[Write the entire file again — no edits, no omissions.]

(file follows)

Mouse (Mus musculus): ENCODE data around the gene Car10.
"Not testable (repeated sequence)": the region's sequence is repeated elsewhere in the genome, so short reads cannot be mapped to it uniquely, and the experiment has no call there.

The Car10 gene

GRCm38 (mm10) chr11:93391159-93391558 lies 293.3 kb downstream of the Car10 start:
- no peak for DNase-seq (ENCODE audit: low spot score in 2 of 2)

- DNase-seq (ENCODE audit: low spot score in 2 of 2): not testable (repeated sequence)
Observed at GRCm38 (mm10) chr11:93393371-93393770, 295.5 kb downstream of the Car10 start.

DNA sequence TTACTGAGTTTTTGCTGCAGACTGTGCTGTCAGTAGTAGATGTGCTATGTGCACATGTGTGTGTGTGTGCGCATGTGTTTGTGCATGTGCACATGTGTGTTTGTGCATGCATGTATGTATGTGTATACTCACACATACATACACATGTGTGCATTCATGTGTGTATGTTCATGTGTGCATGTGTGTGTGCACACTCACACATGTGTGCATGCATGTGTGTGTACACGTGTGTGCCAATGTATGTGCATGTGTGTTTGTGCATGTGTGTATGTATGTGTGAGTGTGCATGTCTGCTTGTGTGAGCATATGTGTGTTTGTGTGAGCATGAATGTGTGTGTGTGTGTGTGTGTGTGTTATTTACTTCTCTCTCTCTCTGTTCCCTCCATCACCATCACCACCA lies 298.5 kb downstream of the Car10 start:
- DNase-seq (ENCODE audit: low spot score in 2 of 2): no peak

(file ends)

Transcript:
Mouse (Mus musculus): ENCODE data around the gene Car10.
"Not testable (repeated sequence)": the region's sequence is repeated elsewhere in the genome, so short reads cannot be mapped to it uniquely, and the experiment has no call there.

The Car10 gene

GRCm38 (mm10) chr11:93391159-93391558 lies 293.3 kb downstream of the Car10 start:
- no peak for DNase-seq (ENCODE audit: low spot score in 2 of 2)

- DNase-seq (ENCODE audit: low spot score in 2 of 2): not testable (repeated sequence)
Observed at GRCm38 (mm10) chr11:93393371-93393770, 295.5 kb downstream of the Car10 start.

DNA sequence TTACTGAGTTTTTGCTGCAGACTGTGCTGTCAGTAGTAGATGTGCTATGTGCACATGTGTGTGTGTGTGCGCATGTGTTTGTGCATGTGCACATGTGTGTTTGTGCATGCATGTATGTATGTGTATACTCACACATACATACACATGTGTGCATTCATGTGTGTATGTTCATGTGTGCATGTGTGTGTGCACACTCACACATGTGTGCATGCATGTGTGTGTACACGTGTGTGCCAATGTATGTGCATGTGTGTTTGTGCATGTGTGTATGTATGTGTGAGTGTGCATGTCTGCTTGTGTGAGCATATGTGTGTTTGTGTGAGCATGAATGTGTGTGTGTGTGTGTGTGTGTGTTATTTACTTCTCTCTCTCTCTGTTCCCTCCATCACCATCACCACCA lies 298.5 kb downstream of the Car10 start:
- DNase-seq (ENCODE audit: low spot score in 2 of 2): no peak